NEW YORK (FOX 5 NY) - What was once called "the love that dare not speak its name" is now louder, prouder and more visible than ever before.
The way gay pride is celebrated today has the Stonewall riots of 1969 to thank.
The event is widely seen as the start of the modern gay rights movement.
The patrons of the Stonewall Inn fought back against a police raid of the gay bar on Christopher St., marking a time in history.
The time before Stonewall is recounted in the new documentary, 'Before Stonewall,' by Greta Schiller.
It spans the roaring twenties and the war years when many gays and lesbians signed up to fight for their country, a country that wouldn't fight for them.
There is one scene in the documentary when a female officer was called in to Gen. Dwight Eisenhower's office and asked to help him identify and expel lesbians in his division:
She said "Sir, the first name on the list would be mine." She then went down all the ranks and said, and this one and this one and then he said, "oh... forget the order."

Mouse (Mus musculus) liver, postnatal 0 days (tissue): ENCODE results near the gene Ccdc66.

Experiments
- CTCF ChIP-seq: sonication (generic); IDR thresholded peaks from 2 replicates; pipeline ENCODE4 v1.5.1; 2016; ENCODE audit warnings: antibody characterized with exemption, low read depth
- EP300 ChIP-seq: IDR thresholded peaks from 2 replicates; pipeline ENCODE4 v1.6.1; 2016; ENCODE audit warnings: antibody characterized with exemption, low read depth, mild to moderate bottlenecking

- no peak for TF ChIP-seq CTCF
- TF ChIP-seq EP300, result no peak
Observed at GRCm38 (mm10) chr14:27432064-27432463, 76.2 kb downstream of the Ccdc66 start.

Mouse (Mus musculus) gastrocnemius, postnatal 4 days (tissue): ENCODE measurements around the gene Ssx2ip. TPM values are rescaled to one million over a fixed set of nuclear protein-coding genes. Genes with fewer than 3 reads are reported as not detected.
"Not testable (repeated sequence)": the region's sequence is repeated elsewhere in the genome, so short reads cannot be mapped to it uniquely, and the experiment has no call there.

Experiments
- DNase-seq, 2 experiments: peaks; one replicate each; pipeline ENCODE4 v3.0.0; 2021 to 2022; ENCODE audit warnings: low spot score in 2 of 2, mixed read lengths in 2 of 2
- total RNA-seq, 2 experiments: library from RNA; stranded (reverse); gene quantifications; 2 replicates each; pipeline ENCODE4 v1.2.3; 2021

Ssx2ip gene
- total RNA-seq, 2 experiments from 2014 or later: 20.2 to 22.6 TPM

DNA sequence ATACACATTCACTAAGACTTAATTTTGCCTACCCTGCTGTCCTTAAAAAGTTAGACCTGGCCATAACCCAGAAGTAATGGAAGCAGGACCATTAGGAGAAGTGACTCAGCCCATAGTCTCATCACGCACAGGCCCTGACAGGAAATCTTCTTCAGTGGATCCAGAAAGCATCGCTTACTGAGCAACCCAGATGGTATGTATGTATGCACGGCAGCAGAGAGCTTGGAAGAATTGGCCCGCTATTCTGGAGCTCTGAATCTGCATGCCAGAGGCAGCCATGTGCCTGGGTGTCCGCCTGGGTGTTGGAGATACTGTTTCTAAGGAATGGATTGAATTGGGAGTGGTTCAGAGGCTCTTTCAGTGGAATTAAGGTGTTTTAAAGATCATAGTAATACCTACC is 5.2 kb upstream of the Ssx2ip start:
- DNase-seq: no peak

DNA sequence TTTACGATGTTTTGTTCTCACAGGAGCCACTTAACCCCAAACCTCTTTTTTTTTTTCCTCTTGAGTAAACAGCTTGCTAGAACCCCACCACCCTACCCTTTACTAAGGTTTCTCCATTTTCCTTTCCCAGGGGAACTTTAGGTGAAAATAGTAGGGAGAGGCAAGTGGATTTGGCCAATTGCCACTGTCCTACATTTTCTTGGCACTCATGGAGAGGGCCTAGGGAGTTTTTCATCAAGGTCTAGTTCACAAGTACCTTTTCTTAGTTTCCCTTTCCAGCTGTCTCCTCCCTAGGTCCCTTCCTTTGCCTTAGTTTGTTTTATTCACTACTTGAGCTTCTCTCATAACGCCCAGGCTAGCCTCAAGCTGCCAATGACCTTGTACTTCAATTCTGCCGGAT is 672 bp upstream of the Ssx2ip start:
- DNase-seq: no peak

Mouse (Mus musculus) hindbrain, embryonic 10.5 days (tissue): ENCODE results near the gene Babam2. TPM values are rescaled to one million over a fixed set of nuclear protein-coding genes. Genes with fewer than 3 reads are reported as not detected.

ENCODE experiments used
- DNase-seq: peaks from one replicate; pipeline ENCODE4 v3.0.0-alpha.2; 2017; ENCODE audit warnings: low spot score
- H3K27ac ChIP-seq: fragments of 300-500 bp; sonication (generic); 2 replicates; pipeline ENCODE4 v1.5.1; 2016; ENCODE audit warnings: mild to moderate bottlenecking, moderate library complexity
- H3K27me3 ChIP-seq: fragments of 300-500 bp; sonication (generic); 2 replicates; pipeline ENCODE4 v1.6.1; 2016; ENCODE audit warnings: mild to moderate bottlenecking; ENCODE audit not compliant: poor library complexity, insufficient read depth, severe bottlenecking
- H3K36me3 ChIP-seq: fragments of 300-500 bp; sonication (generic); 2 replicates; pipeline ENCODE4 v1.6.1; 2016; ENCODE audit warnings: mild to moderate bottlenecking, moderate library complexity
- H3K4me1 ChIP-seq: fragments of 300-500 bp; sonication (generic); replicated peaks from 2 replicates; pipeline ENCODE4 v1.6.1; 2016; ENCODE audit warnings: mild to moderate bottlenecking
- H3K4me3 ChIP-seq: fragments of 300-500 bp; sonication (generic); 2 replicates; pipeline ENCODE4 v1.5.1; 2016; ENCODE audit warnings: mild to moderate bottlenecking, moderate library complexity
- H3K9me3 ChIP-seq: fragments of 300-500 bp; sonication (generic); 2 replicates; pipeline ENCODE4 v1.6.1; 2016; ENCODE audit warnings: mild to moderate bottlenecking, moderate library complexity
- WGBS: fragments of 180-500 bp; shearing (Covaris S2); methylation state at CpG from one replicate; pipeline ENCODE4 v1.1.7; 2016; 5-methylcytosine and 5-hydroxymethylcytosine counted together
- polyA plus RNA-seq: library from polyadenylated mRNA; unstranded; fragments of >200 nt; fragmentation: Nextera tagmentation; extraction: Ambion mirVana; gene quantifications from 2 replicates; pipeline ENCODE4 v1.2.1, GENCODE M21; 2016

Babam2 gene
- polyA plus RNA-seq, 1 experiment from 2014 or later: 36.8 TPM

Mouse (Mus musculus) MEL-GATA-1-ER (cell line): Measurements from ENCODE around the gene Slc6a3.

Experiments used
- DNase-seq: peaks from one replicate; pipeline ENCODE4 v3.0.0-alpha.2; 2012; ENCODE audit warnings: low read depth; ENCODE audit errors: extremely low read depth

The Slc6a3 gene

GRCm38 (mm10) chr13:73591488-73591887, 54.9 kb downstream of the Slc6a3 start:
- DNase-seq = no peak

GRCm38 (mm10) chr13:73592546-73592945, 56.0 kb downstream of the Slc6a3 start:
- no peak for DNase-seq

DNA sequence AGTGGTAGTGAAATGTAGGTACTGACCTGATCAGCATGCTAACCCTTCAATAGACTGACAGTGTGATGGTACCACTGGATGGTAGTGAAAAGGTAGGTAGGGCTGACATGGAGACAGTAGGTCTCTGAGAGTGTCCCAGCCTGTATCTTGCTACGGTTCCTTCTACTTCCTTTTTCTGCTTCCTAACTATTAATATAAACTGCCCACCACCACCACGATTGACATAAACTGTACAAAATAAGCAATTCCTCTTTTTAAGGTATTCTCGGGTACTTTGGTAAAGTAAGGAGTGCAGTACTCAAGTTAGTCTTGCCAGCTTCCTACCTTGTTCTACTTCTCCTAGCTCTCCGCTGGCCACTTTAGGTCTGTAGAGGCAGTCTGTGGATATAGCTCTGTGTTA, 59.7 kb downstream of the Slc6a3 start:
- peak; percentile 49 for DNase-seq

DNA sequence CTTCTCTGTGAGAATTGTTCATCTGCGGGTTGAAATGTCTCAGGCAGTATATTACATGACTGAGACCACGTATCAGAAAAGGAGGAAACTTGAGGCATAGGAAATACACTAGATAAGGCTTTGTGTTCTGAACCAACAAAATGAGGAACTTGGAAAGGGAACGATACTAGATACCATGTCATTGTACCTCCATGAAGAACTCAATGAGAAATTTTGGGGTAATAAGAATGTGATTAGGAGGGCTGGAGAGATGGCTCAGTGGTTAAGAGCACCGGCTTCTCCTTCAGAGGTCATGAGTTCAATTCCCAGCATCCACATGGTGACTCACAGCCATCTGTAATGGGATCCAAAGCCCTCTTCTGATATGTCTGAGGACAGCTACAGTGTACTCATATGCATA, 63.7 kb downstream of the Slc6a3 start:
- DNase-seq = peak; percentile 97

For years after World War II, there were raids of underground bars and even private houses.
A government purge of people --known for being "homosexual" were fired during what is now called the "lavender scare."
And there was the AIDS epidemic, which touched every level of society, but was particularly cruel to gay men who had just started to win acceptance.
Safer practices and newer medications are giving more patients hope. The medications can halt the progression of HIV into full-blown AIDS and prevent transmission of HIV altogether.
Gay bars are no longer hidden behind heavily draped or painted windows. Bars like Rebar on West 19th St. in Chelsea has it's doors open to the sidewalk in nice weather allowing everyone to see in and everyone to see out.